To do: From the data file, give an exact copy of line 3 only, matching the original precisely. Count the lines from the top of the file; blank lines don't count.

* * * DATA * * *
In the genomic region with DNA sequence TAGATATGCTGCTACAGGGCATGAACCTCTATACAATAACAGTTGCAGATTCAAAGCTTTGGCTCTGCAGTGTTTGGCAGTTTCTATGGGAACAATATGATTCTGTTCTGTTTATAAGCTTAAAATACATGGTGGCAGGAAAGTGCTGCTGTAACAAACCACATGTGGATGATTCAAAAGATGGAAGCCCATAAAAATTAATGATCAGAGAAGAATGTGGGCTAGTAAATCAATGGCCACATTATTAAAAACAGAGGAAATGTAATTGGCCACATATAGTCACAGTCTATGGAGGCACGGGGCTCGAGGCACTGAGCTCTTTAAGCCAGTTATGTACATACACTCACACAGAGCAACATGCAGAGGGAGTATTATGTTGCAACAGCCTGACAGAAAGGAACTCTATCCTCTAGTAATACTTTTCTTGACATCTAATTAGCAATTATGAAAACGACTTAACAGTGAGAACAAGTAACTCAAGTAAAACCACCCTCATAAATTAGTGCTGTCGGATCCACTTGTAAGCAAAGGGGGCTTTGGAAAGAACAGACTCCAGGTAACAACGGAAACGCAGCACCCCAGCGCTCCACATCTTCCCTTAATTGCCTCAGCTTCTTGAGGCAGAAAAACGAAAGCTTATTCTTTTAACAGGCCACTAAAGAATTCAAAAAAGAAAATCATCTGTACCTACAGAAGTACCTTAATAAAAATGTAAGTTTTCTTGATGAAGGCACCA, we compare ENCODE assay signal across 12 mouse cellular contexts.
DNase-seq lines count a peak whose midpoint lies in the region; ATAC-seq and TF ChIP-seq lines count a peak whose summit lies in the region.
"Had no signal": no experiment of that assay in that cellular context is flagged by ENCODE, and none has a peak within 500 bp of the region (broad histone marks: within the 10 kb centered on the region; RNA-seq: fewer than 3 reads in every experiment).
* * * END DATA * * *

"Had no signal": no experiment of that assay in that cellular context is flagged by ENCODE, and none has a peak within 500 bp of the region (broad histone marks: within the 10 kb centered on the region; RNA-seq: fewer than 3 reads in every experiment).